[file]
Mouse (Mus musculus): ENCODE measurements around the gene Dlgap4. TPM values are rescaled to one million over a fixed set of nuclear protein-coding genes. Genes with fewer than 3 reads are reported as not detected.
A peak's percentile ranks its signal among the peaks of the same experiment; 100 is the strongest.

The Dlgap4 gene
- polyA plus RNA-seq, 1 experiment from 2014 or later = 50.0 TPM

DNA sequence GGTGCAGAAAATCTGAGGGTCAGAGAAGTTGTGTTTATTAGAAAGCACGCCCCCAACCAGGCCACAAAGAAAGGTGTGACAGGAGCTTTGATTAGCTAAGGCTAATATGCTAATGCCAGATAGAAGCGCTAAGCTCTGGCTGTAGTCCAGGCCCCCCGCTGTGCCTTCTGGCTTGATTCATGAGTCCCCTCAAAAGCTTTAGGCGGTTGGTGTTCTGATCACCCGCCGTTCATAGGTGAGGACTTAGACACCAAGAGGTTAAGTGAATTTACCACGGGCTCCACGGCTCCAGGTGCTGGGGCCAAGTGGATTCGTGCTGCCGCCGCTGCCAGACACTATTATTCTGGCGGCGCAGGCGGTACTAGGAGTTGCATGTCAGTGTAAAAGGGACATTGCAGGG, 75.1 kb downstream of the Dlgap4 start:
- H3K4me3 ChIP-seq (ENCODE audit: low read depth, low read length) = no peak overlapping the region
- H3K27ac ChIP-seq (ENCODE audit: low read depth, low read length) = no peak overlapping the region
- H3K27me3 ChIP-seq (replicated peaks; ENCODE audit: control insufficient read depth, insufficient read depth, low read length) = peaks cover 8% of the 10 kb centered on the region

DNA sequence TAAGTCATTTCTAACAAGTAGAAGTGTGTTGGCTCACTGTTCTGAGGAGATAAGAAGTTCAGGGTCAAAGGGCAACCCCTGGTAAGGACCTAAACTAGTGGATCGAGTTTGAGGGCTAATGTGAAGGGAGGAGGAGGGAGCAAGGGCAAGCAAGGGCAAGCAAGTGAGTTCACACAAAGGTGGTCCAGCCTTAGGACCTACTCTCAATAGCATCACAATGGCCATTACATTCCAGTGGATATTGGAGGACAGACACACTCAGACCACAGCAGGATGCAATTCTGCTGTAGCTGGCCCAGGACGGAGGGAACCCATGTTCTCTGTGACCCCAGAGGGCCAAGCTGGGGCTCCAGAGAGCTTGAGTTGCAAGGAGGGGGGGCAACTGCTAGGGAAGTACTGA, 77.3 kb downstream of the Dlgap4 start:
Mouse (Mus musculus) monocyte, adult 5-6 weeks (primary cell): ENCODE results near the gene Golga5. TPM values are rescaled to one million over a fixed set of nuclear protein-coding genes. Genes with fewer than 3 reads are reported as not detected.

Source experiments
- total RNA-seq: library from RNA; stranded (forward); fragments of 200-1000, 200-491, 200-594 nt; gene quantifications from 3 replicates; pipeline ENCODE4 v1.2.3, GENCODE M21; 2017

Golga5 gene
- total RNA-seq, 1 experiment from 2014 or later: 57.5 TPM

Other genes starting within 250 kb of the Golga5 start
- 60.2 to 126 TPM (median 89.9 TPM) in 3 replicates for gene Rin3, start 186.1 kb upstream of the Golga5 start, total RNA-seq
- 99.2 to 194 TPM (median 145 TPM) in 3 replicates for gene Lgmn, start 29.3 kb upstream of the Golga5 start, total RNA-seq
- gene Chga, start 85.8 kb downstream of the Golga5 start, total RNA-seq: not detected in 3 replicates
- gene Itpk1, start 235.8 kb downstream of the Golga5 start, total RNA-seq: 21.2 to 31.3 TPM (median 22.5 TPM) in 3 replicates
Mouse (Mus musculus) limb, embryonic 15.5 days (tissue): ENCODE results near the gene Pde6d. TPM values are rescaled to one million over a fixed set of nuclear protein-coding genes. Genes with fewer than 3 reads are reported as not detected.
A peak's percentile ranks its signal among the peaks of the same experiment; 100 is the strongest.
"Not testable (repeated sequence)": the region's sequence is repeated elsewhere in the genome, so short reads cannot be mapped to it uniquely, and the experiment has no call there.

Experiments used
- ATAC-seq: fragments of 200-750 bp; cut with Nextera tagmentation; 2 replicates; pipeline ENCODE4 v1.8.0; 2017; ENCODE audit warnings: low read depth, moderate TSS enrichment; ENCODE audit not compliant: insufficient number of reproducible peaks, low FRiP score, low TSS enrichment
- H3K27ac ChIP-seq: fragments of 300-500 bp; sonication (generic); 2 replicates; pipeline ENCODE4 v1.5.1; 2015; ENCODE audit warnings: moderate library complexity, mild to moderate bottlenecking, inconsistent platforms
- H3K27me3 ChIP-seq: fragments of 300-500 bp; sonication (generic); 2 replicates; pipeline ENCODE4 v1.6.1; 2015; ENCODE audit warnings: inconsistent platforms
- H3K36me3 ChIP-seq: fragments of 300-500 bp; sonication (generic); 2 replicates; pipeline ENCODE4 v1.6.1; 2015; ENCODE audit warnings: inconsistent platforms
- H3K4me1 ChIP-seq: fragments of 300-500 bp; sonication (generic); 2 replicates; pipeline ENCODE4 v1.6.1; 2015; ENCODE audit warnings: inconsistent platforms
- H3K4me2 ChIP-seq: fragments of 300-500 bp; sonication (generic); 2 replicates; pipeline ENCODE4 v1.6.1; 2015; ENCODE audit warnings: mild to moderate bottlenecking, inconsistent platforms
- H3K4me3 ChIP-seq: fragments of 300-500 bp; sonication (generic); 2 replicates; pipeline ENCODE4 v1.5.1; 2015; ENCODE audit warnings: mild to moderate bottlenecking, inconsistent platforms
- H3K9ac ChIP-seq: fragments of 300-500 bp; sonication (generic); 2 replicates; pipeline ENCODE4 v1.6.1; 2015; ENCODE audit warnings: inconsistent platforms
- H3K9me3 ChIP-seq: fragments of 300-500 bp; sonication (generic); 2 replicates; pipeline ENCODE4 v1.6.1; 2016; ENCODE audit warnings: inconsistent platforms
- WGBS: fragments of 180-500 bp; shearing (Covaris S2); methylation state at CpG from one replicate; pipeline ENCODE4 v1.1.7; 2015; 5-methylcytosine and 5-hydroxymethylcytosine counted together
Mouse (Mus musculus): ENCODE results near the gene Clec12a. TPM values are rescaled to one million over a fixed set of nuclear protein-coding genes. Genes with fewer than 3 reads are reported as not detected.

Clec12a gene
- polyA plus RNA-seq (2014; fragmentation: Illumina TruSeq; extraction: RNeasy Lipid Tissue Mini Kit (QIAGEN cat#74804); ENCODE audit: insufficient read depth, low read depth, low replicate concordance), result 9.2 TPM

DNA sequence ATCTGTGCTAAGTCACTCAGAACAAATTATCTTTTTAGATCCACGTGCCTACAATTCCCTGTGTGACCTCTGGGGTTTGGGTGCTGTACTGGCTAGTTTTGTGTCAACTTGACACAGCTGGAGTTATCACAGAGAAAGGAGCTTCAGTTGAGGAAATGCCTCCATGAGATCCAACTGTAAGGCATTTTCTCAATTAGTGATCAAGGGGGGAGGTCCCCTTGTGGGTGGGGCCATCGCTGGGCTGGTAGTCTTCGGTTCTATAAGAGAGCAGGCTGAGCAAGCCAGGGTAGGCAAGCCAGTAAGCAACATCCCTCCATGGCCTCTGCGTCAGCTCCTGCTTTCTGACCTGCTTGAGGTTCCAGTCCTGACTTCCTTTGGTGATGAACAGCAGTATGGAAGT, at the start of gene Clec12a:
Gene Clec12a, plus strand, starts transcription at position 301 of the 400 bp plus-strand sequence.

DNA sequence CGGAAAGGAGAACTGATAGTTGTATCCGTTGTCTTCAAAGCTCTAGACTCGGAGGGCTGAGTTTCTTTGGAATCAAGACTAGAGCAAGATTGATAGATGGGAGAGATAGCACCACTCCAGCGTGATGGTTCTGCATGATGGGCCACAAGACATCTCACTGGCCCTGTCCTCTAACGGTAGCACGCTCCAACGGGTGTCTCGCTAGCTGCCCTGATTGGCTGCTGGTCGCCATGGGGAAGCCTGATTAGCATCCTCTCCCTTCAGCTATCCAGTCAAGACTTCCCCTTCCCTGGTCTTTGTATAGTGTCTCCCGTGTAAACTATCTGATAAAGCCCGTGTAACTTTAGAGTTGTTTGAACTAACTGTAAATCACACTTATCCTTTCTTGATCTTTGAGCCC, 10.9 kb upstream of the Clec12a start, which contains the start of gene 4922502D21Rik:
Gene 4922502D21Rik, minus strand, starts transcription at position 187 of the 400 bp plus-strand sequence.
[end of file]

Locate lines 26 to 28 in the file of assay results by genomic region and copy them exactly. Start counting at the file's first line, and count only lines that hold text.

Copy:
- H3K27me3 ChIP-seq: fragments of 300-500 bp; sonication (generic); 2 replicates; pipeline ENCODE4 v1.6.1; 2015; ENCODE audit warnings: inconsistent platforms
- H3K36me3 ChIP-seq: fragments of 300-500 bp; sonication (generic); 2 replicates; pipeline ENCODE4 v1.6.1; 2015; ENCODE audit warnings: inconsistent platforms
- H3K4me1 ChIP-seq: fragments of 300-500 bp; sonication (generic); 2 replicates; pipeline ENCODE4 v1.6.1; 2015; ENCODE audit warnings: inconsistent platforms